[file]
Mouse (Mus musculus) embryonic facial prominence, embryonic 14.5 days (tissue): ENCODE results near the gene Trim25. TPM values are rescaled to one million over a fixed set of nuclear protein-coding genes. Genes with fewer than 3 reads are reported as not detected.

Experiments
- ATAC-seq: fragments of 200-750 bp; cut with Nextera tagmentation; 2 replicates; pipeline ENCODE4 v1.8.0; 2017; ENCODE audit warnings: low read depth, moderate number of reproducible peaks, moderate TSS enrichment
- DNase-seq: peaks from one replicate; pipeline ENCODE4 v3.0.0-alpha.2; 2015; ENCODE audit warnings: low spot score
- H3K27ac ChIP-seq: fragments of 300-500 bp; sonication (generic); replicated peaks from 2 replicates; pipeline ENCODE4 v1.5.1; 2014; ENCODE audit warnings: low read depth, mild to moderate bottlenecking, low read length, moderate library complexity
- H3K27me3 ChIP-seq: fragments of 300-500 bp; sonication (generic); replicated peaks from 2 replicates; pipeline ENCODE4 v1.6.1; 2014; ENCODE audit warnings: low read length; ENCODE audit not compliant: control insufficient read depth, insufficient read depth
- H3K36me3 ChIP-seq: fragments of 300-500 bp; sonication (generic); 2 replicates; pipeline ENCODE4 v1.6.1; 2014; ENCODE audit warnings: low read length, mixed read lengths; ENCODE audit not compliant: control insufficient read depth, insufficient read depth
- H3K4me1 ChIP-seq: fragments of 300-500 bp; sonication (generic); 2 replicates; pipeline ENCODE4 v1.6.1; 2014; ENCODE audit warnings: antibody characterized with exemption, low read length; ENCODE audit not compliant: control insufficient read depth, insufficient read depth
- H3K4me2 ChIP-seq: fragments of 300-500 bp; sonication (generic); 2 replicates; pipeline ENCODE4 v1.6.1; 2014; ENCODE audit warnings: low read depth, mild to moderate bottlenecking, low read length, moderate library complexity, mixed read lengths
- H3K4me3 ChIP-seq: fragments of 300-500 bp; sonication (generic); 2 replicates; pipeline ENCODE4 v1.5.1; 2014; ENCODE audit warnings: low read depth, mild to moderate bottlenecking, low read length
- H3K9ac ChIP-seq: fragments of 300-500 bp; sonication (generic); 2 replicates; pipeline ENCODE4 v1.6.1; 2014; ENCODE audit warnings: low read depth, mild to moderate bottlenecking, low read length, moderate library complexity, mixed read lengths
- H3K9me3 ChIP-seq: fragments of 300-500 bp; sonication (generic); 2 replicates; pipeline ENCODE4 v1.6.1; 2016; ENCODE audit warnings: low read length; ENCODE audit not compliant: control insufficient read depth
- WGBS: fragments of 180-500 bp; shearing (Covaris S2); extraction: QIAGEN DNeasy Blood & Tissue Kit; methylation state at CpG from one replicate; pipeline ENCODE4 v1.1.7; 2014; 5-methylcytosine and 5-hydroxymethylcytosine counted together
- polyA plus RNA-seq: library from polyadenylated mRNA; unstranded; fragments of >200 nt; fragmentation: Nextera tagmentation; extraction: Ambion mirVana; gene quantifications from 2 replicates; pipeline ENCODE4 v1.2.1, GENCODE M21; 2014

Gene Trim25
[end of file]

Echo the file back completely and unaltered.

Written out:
Mouse (Mus musculus) embryonic facial prominence, embryonic 14.5 days (tissue): ENCODE results near the gene Trim25. TPM values are rescaled to one million over a fixed set of nuclear protein-coding genes. Genes with fewer than 3 reads are reported as not detected.

Experiments
- ATAC-seq: fragments of 200-750 bp; cut with Nextera tagmentation; 2 replicates; pipeline ENCODE4 v1.8.0; 2017; ENCODE audit warnings: low read depth, moderate number of reproducible peaks, moderate TSS enrichment
- DNase-seq: peaks from one replicate; pipeline ENCODE4 v3.0.0-alpha.2; 2015; ENCODE audit warnings: low spot score
- H3K27ac ChIP-seq: fragments of 300-500 bp; sonication (generic); replicated peaks from 2 replicates; pipeline ENCODE4 v1.5.1; 2014; ENCODE audit warnings: low read depth, mild to moderate bottlenecking, low read length, moderate library complexity
- H3K27me3 ChIP-seq: fragments of 300-500 bp; sonication (generic); replicated peaks from 2 replicates; pipeline ENCODE4 v1.6.1; 2014; ENCODE audit warnings: low read length; ENCODE audit not compliant: control insufficient read depth, insufficient read depth
- H3K36me3 ChIP-seq: fragments of 300-500 bp; sonication (generic); 2 replicates; pipeline ENCODE4 v1.6.1; 2014; ENCODE audit warnings: low read length, mixed read lengths; ENCODE audit not compliant: control insufficient read depth, insufficient read depth
- H3K4me1 ChIP-seq: fragments of 300-500 bp; sonication (generic); 2 replicates; pipeline ENCODE4 v1.6.1; 2014; ENCODE audit warnings: antibody characterized with exemption, low read length; ENCODE audit not compliant: control insufficient read depth, insufficient read depth
- H3K4me2 ChIP-seq: fragments of 300-500 bp; sonication (generic); 2 replicates; pipeline ENCODE4 v1.6.1; 2014; ENCODE audit warnings: low read depth, mild to moderate bottlenecking, low read length, moderate library complexity, mixed read lengths
- H3K4me3 ChIP-seq: fragments of 300-500 bp; sonication (generic); 2 replicates; pipeline ENCODE4 v1.5.1; 2014; ENCODE audit warnings: low read depth, mild to moderate bottlenecking, low read length
- H3K9ac ChIP-seq: fragments of 300-500 bp; sonication (generic); 2 replicates; pipeline ENCODE4 v1.6.1; 2014; ENCODE audit warnings: low read depth, mild to moderate bottlenecking, low read length, moderate library complexity, mixed read lengths
- H3K9me3 ChIP-seq: fragments of 300-500 bp; sonication (generic); 2 replicates; pipeline ENCODE4 v1.6.1; 2016; ENCODE audit warnings: low read length; ENCODE audit not compliant: control insufficient read depth
- WGBS: fragments of 180-500 bp; shearing (Covaris S2); extraction: QIAGEN DNeasy Blood & Tissue Kit; methylation state at CpG from one replicate; pipeline ENCODE4 v1.1.7; 2014; 5-methylcytosine and 5-hydroxymethylcytosine counted together
- polyA plus RNA-seq: library from polyadenylated mRNA; unstranded; fragments of >200 nt; fragmentation: Nextera tagmentation; extraction: Ambion mirVana; gene quantifications from 2 replicates; pipeline ENCODE4 v1.2.1, GENCODE M21; 2014

Gene Trim25